“Getting to the Heart of Alzheimer Disease” is the title of a recent publication that connects brain and heart health in a very interesting way. For years, researchers have detected a connection between heart and cognitive health changes but weren’t able to identify many details. Considerable insight is now coming to light. Rates for Alzheimer’s disease and congestive heart failure continue to markedly rise. For the millions of Baby Boomers and consecutive generations, this is now the time to support healthy heart function to protect the brain.
Heart Failure and Alzheimer’s Disease Linked
When we think about the heart and adverse changes, heart attack, atherosclerosis, atrial fibrillation, and congestive heart failure are some concerns that usually come to mind. In Western thinking, heart health is often viewed from only a heart muscle and circulatory system perspective.
Likewise, loss of brain health and neurodegenerative changes seen in Alzheimer’s disease is customarily viewed in isolation of a brain only disease. There is more to congestive heart failure and Alzheimer’s dementia than only the changes observed within the confines of that particular organ system.
This new study published early January 2019 in the journal Circulation Research suggests a link between the heart and brain in patients with Alzheimer’s disease. Build-up of damaging amyloid beta deposits occur in both parts of the body as a result of reduced blood flow.
Congestive heart failure (CHF) and Alzheimer’s disease (AD) dementia in the elderly were previously thought to coexist as two separate disorders in the same person. Similar risk factors such as obesity, diabetes, and age overlap, but research shows us that it is more than that. Diminished blood flow changes, oxidative stress, and inflammation, stiffening of tissues, and decreased perfusion or oxygenation of tissues link these two disorders.
Diminished Blood Flow Theory
Nearly 25 years ago, researchers discovered that in the brains of patients with Alzheimer’s disease there were changes in very small blood vessels that led to decreased blood flow and perfusion throughout the brain. As research has progressed, the breakdown process is more fully understood.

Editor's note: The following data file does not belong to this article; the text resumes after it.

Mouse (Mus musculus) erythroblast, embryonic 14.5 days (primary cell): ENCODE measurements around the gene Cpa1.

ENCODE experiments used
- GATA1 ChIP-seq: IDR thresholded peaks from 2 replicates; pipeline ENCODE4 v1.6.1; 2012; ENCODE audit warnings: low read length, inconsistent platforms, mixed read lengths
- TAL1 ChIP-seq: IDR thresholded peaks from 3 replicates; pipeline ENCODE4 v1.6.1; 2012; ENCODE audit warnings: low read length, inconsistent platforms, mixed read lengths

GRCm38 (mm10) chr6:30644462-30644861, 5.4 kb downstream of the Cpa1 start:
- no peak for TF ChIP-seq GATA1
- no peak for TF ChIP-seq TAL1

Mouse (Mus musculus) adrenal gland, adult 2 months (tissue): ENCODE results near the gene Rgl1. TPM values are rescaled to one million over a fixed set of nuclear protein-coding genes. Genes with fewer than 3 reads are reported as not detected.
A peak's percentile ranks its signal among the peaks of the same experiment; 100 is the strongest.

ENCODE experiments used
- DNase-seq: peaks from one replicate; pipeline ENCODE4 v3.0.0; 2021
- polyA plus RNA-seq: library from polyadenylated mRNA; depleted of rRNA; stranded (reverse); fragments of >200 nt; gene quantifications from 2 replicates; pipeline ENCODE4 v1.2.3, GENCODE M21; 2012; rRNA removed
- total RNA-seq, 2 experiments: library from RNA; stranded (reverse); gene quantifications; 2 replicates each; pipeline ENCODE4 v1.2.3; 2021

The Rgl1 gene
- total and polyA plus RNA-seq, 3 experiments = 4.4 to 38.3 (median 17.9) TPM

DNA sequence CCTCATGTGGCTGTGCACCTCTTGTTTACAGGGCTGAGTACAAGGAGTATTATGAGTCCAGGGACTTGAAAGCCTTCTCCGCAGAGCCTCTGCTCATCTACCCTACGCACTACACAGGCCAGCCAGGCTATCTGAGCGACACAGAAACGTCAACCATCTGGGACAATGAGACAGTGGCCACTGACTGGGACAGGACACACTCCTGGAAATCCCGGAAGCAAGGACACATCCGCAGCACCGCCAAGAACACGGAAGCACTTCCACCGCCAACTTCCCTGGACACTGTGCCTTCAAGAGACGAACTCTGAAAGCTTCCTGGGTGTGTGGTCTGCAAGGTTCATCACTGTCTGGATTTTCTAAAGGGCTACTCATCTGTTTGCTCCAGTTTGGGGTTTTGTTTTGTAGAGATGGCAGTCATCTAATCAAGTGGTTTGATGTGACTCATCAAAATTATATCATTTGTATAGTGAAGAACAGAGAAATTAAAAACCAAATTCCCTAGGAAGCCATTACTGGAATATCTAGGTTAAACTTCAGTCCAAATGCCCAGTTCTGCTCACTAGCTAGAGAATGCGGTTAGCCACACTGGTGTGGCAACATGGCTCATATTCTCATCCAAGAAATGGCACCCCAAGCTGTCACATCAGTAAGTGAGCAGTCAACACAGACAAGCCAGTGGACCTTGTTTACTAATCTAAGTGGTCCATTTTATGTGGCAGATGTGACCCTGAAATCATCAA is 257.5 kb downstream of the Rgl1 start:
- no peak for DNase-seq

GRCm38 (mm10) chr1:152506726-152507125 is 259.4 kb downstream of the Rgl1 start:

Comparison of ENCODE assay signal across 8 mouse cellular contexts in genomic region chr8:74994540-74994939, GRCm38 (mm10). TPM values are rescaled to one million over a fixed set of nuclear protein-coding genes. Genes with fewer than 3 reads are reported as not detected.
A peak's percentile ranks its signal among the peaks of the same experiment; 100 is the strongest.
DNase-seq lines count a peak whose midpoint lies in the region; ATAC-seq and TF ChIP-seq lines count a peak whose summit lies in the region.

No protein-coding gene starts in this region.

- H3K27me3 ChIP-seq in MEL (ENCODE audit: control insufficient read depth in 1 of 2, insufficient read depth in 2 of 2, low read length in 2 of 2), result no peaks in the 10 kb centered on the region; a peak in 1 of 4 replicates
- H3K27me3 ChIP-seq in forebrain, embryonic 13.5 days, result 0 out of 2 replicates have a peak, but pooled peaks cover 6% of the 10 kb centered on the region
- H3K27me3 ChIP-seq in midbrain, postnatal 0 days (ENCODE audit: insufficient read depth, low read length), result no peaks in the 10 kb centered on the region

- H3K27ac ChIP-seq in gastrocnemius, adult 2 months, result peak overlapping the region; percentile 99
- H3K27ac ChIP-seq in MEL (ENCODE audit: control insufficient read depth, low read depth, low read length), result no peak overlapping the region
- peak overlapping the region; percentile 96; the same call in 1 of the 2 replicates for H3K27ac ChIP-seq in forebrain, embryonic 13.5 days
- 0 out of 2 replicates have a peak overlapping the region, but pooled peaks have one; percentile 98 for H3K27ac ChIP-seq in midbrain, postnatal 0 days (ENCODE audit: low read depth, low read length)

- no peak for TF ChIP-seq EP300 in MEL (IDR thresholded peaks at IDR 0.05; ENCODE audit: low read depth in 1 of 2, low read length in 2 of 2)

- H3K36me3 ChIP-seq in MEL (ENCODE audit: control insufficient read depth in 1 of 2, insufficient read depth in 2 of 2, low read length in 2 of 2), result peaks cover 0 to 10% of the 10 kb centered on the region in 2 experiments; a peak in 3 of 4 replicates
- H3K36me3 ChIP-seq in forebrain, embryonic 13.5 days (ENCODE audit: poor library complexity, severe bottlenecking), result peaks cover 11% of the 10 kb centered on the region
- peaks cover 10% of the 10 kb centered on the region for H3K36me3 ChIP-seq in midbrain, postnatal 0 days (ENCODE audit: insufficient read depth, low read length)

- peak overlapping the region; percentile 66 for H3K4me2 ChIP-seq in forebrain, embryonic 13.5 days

It is now understood that brain perfusion is decreased by an estimated 20 percent in patients with Alzheimer’s disease. This is a significant issue as it results in diminished metabolism, adverse blood sugar metabolism, reduced oxygen exposure, and increased inflammation within the brain.
This in turn results in increased oxidative stress and a build-up of lactic acid within the brain. Mitochondria within the blood vessels and nerves become damaged from reactive oxygen species (ROS) free radicals. Subsequently, build-up of amyloid beta occurs and nerves become progressively damaged beyond repair and brain function deteriorates. The process continues and affects the blood brain barrier making it more permeable. Loss of the protective blood brain barrier allows toxins and inflammatory by-products from the brain inflammation to enter circulation in the body. All of these changes are thought to occur because of decreased blood flow in the brain.
Atherosclerosis, Blood Pressure, and Elevated Blood Sugar
It was historically thought that diminished blood flow in the brain was primarily due to atherosclerosis with thickening and stiffening blood vessels in the brain and elevated blood pressure. Additional factors that are now known to cause substantial reduction in blood flow to the brain are diabetes, high and low blood pressure, and aging.
Of these concerns, hypertension (high blood pressure) is currently considered the most problematic vascular risk factor for late onset Alzheimer’s disease. High blood pressure leads to tiny infarcts or injuries within brain blood vessels along with lack of blood flow in the brain and ultimately a build-up of tau proteins and amyloid beta.
Damaging Effects of Diminished Blood Flow from Heart to Brain
The recent findings in the January 2019 study expanded the picture of Alzheimer’s disease and amyloid beta build-up with diminished blood flow related with diastolic congestive heart failure. In this picture, diastolic heart failure and its weakened ability to pump blood leads to decreased blood flow in the brain. It was followed by decreased metabolism, toxic waste build-up, oxidative stress and inflammation in the brain that leads to neurodegeneration.